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The Genito -Urinary System Medical Surgical Nursing

The Genito -Urinary System Medical Surgical Nursing

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The Genito -Urinary System Medical Surgical Nursing

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  1. The Genito-Urinary System Medical Surgical Nursing

  2. Outline of review • Recall the anatomy and physiology of the Renal System • Renal Assessment • Renal Laboratory Procedure • Common Conditions: • UTI • Kidney Stones • ARF and CRF • BPH • Prostatic cancer

  3. Urological Assessment • Reason for seeking care • Current illness • Previous illness • Family History • Social History • Sexual history

  4. Urological Assessment Key Signs and Symptoms of Urological Problems • EDEMA • associated with fluid retention • Renal dysfunctions usually produce ANASARCA • PAIN • Suprapubic pain= bladder • Colicky pain on the flank= kidney • HEMATURIA • Painless hematuria may indicate URINARY CANCER! • Early-stream hematuria= urethral lesion • Late-stream hematuria= bladder lesion

  5. DYSURIA • Pain with urination= lower UTI • POLYURIA • More than 2 Liters urine per day • OLIGURIA • Less than 400 mL per day • ANURIA • Less than 50 mL per day

  6. Urinary Urgency • Urinary retention • Urinary frequency

  7. PHYSICAL EXAMINATION • Inspection • Auscultation • Percussion • Palpation

  8. Laboratory examination • Urinalysis • BUN and Creatinine levels of the serum • Serum electrolytes

  9. Radiographic • IVP • KUB x-ray • KUB ultrasound • CT and MRI • Cystography

  10. Implementation Steps for selected problems • Provide PAIN relief • Assess the level of pain • Administer medications usually narcotic ANALGESICS • Maintain Fluid and Electrolyte Balance • Encourage to consume at least 2 liters of fluid per day • In cases of ARF, limit fluid as directed • Weigh client daily to detect fluid retention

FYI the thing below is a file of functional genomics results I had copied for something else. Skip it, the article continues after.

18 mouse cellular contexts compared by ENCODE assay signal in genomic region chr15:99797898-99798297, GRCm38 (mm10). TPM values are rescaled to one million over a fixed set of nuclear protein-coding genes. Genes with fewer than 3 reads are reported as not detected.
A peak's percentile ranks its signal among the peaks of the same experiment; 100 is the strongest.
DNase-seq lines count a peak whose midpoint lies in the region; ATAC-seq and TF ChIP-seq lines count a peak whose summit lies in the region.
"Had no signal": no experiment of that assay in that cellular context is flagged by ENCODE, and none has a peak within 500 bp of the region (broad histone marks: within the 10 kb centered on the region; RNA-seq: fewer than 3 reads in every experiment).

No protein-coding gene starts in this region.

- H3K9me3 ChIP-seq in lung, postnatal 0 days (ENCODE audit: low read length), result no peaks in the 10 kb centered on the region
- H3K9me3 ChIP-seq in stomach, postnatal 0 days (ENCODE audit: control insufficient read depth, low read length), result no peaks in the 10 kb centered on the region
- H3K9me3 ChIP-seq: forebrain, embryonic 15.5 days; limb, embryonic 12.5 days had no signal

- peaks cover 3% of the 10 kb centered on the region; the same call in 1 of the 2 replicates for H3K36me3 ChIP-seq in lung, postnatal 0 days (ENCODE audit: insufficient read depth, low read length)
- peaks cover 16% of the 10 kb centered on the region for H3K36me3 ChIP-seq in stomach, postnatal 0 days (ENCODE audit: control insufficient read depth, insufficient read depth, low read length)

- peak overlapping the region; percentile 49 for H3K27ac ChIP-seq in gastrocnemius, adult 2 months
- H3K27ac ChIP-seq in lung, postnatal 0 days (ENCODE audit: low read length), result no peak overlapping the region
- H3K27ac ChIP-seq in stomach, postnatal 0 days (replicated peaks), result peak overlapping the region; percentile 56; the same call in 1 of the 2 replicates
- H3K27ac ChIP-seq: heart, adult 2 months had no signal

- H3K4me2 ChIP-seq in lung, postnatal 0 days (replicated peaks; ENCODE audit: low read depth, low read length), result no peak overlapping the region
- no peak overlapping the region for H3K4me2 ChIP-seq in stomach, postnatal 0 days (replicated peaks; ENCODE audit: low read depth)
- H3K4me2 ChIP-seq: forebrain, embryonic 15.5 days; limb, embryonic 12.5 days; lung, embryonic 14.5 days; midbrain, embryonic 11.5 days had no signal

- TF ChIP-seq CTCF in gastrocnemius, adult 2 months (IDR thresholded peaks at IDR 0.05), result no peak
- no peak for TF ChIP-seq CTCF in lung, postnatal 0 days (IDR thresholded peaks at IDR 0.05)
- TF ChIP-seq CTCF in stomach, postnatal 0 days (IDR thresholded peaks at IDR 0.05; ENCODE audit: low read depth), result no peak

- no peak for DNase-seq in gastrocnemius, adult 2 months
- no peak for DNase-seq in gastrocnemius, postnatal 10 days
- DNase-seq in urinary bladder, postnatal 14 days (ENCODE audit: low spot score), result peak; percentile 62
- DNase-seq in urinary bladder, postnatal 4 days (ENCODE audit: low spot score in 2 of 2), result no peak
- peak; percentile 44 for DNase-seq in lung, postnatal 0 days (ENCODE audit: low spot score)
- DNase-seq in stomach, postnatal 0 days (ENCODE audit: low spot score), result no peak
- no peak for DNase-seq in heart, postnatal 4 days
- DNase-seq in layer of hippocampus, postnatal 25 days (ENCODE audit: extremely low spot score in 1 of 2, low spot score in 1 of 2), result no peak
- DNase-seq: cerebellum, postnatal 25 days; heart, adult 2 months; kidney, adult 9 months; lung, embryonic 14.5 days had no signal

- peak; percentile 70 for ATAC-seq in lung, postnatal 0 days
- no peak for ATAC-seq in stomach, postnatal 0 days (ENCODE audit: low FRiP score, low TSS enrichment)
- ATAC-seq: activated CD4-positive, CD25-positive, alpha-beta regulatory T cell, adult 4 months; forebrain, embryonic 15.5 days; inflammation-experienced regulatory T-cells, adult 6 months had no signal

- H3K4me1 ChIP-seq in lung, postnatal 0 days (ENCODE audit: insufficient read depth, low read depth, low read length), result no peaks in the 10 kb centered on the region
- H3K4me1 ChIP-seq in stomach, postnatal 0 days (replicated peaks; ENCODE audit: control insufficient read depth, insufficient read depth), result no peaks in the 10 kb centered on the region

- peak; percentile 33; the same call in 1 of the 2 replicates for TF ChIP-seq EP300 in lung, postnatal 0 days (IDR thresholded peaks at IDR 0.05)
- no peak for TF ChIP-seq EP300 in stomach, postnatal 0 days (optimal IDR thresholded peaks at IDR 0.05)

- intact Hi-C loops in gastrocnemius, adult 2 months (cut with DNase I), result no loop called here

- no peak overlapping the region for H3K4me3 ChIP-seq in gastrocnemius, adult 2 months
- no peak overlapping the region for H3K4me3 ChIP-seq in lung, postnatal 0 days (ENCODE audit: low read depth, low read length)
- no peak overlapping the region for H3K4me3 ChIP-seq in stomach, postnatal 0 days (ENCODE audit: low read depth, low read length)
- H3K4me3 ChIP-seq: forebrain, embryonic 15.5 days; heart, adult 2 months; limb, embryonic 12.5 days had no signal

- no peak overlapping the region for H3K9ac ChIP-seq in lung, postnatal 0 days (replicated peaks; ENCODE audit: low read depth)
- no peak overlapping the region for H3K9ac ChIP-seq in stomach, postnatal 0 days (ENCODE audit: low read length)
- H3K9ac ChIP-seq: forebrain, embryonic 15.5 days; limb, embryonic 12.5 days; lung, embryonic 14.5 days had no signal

11. Ensure Adequate urinary elimination • Encourage to void at least every 2-3 hours • Promote measures to relieve urinary retention: • Alternating warm and cold compress • Bedpan • Provide privacy • Catheterization if indicated

  12. Urinary Tract Infection (UTI) • Bacterial invasion of the kidneys or bladder (CYSTITIS) usually caused by Escherichia coli

  13. Predisposing factors include • Poor hygiene • Irritation from bubble baths • Urinary reflux • Instrumentation • Residual urine, urinary stasis

  14. Urinary Tract Infection (UTI) PATHOPHYSIOLOGY • The invading organism ascends the urinary tract, irritating the mucosa and causing characteristic symptoms • Ureter= ureteritis • Bladder= cystitis • Urethra=Urethritis • Pelvis= Pyelonephritis

  15. Urinary Tract Infection (UTI) Assessment findings • Low-grade fever • Abdominal pain • Enuresis • Pain/burning on urination • Urinary frequency • Hematauria

  16. Assessment findings: Upper UTI • Fever and CHIILS • Flank pain • Costovertebral angle tenderness

  17. Laboratory Examination • Urinalysis • Urine Culture

  18. Urinary Tract Infection (UTI) Nursing interventions • Administer antibiotics as ordered • Provide warm baths and allow client to void in water to alleviate painful voiding. • Force fluids. Nurses may give 3 liters of fluid per day • Encourage measures to acidify urine (cranberry juice, acid-ash diet).

  19. Provide client teaching and discharge planning concerning a. Avoidance of tub baths b. Avoidance of bubble baths that might irritate urethra c. Importance for girls to wipe perineum from front to back d. Increase in foods/fluids that acidify urine.

  20. Pharmacology 1. Sulfa drugs • Highly concentrated in the urine • Effective against E. coli! 2. Quinolones

  21. Nephrolithiasis/Urolithiasis Presenceof stones anywhere in the urinary tract • Calcium • oxalate • and uric acid

  22. Predisposing factors • a. Diet: large amounts of calcium and oxalate • b. Increased uric acid levels • c. Sedentary life-style, immobility • d. Family history of gout or calculi • e. Hyperparathyroidism

  23. Assessment findings • Abdominal or flank pain • Renal colic radiating to the groin 3. Hematuria 4. Cool, moist skin 5. Nausea and vomiting

  24. Diagnostic tests 1. KUB Ultrasound and X-ray : pinpoints location, number, and size of stones 2. IVP: identifies site of obstruction and presence of non-radiopaque stones 3. Urinalysis : indicates presence of bacteria, increased protein, increased WBC and RBC (hematuria)